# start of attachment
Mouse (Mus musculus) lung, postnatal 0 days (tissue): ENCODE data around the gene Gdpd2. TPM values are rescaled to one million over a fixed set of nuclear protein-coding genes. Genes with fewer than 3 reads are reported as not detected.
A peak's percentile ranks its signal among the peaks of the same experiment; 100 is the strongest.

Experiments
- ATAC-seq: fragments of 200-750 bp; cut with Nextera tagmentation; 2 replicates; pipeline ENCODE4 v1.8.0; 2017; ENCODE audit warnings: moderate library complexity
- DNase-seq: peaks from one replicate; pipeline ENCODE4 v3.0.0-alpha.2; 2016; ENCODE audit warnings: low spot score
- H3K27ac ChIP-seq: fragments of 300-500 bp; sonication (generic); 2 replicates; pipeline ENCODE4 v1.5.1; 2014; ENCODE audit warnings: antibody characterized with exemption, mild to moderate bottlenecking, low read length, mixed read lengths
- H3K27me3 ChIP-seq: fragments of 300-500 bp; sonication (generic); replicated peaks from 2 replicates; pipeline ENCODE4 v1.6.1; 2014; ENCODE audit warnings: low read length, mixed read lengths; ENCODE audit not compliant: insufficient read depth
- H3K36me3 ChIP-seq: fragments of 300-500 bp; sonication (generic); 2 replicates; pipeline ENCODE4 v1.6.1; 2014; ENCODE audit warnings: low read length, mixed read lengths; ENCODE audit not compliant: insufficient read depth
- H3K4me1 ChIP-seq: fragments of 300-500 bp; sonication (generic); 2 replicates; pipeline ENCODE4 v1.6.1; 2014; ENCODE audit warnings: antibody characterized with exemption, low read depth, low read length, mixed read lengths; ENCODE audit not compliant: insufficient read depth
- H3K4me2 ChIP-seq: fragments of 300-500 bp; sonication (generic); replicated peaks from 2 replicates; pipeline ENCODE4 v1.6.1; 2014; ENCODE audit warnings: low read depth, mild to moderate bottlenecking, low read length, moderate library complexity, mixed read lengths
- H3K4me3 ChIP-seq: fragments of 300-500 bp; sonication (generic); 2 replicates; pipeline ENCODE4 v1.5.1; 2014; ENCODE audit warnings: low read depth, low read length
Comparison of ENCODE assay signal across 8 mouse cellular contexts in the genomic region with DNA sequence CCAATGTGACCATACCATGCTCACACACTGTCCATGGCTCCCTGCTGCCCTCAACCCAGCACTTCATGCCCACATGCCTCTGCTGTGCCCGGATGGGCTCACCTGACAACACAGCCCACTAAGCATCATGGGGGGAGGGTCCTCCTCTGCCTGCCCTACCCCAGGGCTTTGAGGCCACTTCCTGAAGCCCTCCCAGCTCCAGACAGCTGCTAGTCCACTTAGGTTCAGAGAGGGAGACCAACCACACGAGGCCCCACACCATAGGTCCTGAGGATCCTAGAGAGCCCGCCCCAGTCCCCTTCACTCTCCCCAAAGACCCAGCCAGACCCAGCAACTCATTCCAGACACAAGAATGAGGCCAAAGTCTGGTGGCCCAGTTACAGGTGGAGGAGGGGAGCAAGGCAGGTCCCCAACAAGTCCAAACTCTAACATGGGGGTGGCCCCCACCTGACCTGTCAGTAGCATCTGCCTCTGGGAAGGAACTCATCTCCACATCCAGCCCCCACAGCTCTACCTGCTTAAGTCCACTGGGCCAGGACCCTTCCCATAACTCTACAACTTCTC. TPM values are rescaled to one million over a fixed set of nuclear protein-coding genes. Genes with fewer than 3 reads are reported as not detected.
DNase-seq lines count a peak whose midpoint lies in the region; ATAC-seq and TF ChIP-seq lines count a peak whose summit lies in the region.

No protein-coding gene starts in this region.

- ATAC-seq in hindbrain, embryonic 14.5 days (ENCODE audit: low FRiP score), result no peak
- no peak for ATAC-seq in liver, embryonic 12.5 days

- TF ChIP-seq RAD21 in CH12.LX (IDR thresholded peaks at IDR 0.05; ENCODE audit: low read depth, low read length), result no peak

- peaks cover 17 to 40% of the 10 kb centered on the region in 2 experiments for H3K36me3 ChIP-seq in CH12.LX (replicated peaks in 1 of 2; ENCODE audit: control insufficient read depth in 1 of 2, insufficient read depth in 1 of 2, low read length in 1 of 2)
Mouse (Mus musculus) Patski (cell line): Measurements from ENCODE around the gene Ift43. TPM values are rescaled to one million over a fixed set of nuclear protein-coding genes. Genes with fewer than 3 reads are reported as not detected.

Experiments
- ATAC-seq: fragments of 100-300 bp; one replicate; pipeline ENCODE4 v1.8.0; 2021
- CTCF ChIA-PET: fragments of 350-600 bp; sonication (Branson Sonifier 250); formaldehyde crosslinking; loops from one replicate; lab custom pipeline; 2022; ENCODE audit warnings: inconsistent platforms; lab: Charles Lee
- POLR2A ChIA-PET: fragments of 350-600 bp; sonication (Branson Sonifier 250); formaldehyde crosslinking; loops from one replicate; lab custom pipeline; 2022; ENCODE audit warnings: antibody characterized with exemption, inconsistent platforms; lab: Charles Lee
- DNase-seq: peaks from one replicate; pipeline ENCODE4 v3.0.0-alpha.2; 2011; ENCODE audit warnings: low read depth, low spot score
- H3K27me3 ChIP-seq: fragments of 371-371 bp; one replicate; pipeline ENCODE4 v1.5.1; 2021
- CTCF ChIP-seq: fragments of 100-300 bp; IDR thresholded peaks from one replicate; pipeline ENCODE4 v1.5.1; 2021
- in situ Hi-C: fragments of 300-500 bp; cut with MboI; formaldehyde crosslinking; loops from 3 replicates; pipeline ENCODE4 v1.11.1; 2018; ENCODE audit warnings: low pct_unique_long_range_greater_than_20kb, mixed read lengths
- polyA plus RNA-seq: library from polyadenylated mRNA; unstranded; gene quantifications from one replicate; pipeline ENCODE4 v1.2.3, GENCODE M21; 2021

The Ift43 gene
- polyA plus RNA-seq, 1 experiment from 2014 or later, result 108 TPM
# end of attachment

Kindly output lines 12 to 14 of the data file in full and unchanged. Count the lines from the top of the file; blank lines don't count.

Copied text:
Comparison of ENCODE assay signal across 8 mouse cellular contexts in the genomic region with DNA sequence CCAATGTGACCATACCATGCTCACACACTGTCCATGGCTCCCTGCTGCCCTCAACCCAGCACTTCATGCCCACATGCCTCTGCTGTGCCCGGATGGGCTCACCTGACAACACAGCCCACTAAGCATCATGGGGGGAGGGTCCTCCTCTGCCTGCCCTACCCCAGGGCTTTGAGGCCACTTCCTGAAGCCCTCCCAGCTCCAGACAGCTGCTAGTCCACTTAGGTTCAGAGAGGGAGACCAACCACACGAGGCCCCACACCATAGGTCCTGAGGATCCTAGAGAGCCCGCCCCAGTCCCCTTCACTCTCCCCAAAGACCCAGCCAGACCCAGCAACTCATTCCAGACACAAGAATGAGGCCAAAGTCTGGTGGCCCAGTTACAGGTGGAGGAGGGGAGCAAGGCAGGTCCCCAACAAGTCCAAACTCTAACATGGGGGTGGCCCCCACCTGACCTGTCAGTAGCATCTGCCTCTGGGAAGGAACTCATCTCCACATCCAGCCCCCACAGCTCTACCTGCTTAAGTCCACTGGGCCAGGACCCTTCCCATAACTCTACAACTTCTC. TPM values are rescaled to one million over a fixed set of nuclear protein-coding genes. Genes with fewer than 3 reads are reported as not detected.
DNase-seq lines count a peak whose midpoint lies in the region; ATAC-seq and TF ChIP-seq lines count a peak whose summit lies in the region.

No protein-coding gene starts in this region.